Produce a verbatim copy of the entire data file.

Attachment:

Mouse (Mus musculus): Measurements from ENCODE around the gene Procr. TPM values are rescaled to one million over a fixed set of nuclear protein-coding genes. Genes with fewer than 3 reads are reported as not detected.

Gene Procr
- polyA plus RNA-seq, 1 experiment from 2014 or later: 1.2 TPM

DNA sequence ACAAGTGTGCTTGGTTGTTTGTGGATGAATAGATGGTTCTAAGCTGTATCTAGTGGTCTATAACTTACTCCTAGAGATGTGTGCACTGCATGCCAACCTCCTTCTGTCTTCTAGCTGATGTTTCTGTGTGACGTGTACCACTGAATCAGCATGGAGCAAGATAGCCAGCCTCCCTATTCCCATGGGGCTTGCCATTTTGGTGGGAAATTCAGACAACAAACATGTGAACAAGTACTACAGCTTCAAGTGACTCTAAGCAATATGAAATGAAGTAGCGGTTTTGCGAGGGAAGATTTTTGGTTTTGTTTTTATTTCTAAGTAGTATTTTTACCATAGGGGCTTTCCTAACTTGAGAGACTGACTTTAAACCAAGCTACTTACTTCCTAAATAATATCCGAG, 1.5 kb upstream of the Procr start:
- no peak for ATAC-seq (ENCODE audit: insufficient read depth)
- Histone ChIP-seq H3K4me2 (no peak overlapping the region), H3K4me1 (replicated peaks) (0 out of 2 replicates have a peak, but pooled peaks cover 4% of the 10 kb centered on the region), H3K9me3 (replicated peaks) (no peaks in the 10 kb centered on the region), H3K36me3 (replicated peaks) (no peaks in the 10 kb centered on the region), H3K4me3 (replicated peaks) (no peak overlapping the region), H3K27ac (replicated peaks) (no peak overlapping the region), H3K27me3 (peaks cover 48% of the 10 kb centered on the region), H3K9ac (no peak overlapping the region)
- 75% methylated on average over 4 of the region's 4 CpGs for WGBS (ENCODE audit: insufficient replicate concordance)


Mouse (Mus musculus): Measurements from ENCODE around the gene Procr. TPM values are rescaled to one million over a fixed set of nuclear protein-coding genes. Genes with fewer than 3 reads are reported as not detected.

Gene Procr
- polyA plus RNA-seq, 1 experiment from 2014 or later: 1.2 TPM

DNA sequence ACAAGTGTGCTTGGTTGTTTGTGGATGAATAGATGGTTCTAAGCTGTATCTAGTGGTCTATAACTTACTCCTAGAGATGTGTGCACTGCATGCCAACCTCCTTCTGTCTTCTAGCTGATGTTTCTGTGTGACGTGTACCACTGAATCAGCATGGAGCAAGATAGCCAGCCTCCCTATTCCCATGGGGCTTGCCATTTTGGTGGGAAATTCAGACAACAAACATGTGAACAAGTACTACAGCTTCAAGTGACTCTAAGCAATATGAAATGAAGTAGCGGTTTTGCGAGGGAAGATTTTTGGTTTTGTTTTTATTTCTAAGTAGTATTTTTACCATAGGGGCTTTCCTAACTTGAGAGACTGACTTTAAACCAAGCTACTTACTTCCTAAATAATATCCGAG, 1.5 kb upstream of the Procr start:
- no peak for ATAC-seq (ENCODE audit: insufficient read depth)
- Histone ChIP-seq H3K4me2 (no peak overlapping the region), H3K4me1 (replicated peaks) (0 out of 2 replicates have a peak, but pooled peaks cover 4% of the 10 kb centered on the region), H3K9me3 (replicated peaks) (no peaks in the 10 kb centered on the region), H3K36me3 (replicated peaks) (no peaks in the 10 kb centered on the region), H3K4me3 (replicated peaks) (no peak overlapping the region), H3K27ac (replicated peaks) (no peak overlapping the region), H3K27me3 (peaks cover 48% of the 10 kb centered on the region), H3K9ac (no peak overlapping the region)
- 75% methylated on average over 4 of the region's 4 CpGs for WGBS (ENCODE audit: insufficient replicate concordance)